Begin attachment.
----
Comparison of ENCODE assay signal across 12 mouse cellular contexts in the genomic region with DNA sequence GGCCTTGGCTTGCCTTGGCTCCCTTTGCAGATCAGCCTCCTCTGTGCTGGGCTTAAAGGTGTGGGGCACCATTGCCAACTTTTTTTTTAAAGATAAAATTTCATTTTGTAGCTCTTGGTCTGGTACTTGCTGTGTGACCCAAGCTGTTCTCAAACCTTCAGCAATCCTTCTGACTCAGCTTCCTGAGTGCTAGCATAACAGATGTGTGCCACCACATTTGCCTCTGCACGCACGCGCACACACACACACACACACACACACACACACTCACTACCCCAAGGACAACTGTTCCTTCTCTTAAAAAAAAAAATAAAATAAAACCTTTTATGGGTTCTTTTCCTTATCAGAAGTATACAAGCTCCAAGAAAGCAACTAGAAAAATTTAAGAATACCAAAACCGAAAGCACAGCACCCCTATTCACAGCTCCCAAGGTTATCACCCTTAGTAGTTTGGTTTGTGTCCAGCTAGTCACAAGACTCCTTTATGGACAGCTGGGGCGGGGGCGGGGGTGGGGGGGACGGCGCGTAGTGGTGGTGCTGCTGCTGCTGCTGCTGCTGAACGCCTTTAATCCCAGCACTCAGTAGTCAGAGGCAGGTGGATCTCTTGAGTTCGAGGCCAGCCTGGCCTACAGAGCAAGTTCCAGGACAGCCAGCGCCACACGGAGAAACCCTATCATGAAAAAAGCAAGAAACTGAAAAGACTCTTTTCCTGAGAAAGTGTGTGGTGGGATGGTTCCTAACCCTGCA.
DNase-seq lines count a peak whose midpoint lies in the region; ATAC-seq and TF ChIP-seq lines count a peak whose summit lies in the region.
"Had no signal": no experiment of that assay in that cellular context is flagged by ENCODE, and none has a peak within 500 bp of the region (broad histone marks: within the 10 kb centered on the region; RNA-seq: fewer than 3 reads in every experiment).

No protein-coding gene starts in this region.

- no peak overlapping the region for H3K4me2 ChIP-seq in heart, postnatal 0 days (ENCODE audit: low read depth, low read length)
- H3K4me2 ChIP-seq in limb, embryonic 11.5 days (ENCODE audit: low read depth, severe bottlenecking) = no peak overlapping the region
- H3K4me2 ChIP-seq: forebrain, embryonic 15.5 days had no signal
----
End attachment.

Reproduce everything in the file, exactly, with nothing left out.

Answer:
Comparison of ENCODE assay signal across 12 mouse cellular contexts in the genomic region with DNA sequence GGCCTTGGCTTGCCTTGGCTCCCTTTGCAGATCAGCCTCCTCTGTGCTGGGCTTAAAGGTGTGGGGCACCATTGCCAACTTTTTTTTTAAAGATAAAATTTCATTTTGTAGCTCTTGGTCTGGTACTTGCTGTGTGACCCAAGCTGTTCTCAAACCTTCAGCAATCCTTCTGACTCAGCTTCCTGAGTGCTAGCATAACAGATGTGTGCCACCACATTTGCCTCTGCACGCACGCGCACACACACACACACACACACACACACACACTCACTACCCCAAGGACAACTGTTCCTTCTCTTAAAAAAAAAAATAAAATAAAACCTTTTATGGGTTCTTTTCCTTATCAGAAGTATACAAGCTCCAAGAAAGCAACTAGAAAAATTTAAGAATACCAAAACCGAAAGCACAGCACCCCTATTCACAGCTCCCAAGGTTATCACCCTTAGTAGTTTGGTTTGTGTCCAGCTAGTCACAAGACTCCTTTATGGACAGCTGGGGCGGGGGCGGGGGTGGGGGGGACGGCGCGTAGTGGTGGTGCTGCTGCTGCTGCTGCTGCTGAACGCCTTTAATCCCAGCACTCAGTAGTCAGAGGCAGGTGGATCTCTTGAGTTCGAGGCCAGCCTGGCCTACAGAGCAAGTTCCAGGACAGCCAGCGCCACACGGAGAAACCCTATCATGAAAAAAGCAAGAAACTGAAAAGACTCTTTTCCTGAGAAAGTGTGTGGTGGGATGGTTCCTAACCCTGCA.
DNase-seq lines count a peak whose midpoint lies in the region; ATAC-seq and TF ChIP-seq lines count a peak whose summit lies in the region.
"Had no signal": no experiment of that assay in that cellular context is flagged by ENCODE, and none has a peak within 500 bp of the region (broad histone marks: within the 10 kb centered on the region; RNA-seq: fewer than 3 reads in every experiment).

No protein-coding gene starts in this region.

- no peak overlapping the region for H3K4me2 ChIP-seq in heart, postnatal 0 days (ENCODE audit: low read depth, low read length)
- H3K4me2 ChIP-seq in limb, embryonic 11.5 days (ENCODE audit: low read depth, severe bottlenecking) = no peak overlapping the region
- H3K4me2 ChIP-seq: forebrain, embryonic 15.5 days had no signal